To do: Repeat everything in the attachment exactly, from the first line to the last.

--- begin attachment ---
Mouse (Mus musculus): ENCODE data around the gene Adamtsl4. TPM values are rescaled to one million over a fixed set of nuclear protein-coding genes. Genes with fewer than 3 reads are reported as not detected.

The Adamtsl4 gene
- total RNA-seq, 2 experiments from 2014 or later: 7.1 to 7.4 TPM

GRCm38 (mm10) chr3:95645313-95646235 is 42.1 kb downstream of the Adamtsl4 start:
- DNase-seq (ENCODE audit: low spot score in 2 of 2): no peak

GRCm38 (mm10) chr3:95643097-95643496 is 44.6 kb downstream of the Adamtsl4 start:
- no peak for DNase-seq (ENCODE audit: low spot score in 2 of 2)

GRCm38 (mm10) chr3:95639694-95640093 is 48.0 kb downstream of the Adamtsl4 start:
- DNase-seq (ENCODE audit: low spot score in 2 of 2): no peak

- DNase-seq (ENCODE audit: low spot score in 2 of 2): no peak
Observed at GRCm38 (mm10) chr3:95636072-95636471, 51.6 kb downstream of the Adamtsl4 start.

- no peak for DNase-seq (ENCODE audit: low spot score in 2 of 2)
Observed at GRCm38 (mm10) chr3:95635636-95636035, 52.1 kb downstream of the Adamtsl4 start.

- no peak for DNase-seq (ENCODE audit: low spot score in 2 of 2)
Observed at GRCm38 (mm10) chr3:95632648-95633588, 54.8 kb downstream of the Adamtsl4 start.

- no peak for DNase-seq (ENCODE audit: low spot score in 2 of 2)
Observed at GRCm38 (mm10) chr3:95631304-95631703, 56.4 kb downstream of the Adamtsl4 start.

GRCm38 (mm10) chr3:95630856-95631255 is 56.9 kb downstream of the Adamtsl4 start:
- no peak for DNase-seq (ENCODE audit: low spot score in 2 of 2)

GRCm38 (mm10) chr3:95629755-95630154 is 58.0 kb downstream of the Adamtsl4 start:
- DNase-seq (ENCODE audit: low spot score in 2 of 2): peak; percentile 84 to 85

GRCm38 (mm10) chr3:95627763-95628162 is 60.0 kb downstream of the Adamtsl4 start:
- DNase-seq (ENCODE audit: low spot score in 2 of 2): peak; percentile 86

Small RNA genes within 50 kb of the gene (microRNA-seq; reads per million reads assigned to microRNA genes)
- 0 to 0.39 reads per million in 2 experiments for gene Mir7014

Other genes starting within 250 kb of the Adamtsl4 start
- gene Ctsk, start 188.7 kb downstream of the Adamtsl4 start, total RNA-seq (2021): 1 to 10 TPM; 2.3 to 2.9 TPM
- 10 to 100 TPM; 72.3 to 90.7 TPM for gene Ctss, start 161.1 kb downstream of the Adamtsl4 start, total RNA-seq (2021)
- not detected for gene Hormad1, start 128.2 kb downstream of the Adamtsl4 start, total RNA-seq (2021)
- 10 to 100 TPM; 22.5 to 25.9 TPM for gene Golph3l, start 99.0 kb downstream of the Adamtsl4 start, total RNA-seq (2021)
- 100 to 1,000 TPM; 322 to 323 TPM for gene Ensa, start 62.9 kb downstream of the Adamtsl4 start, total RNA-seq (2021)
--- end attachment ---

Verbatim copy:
Mouse (Mus musculus): ENCODE data around the gene Adamtsl4. TPM values are rescaled to one million over a fixed set of nuclear protein-coding genes. Genes with fewer than 3 reads are reported as not detected.

The Adamtsl4 gene
- total RNA-seq, 2 experiments from 2014 or later: 7.1 to 7.4 TPM

GRCm38 (mm10) chr3:95645313-95646235 is 42.1 kb downstream of the Adamtsl4 start:
- DNase-seq (ENCODE audit: low spot score in 2 of 2): no peak

GRCm38 (mm10) chr3:95643097-95643496 is 44.6 kb downstream of the Adamtsl4 start:
- no peak for DNase-seq (ENCODE audit: low spot score in 2 of 2)

GRCm38 (mm10) chr3:95639694-95640093 is 48.0 kb downstream of the Adamtsl4 start:
- DNase-seq (ENCODE audit: low spot score in 2 of 2): no peak

- DNase-seq (ENCODE audit: low spot score in 2 of 2): no peak
Observed at GRCm38 (mm10) chr3:95636072-95636471, 51.6 kb downstream of the Adamtsl4 start.

- no peak for DNase-seq (ENCODE audit: low spot score in 2 of 2)
Observed at GRCm38 (mm10) chr3:95635636-95636035, 52.1 kb downstream of the Adamtsl4 start.

- no peak for DNase-seq (ENCODE audit: low spot score in 2 of 2)
Observed at GRCm38 (mm10) chr3:95632648-95633588, 54.8 kb downstream of the Adamtsl4 start.

- no peak for DNase-seq (ENCODE audit: low spot score in 2 of 2)
Observed at GRCm38 (mm10) chr3:95631304-95631703, 56.4 kb downstream of the Adamtsl4 start.

GRCm38 (mm10) chr3:95630856-95631255 is 56.9 kb downstream of the Adamtsl4 start:
- no peak for DNase-seq (ENCODE audit: low spot score in 2 of 2)

GRCm38 (mm10) chr3:95629755-95630154 is 58.0 kb downstream of the Adamtsl4 start:
- DNase-seq (ENCODE audit: low spot score in 2 of 2): peak; percentile 84 to 85

GRCm38 (mm10) chr3:95627763-95628162 is 60.0 kb downstream of the Adamtsl4 start:
- DNase-seq (ENCODE audit: low spot score in 2 of 2): peak; percentile 86

Small RNA genes within 50 kb of the gene (microRNA-seq; reads per million reads assigned to microRNA genes)
- 0 to 0.39 reads per million in 2 experiments for gene Mir7014

Other genes starting within 250 kb of the Adamtsl4 start
- gene Ctsk, start 188.7 kb downstream of the Adamtsl4 start, total RNA-seq (2021): 1 to 10 TPM; 2.3 to 2.9 TPM
- 10 to 100 TPM; 72.3 to 90.7 TPM for gene Ctss, start 161.1 kb downstream of the Adamtsl4 start, total RNA-seq (2021)
- not detected for gene Hormad1, start 128.2 kb downstream of the Adamtsl4 start, total RNA-seq (2021)
- 10 to 100 TPM; 22.5 to 25.9 TPM for gene Golph3l, start 99.0 kb downstream of the Adamtsl4 start, total RNA-seq (2021)
- 100 to 1,000 TPM; 322 to 323 TPM for gene Ensa, start 62.9 kb downstream of the Adamtsl4 start, total RNA-seq (2021)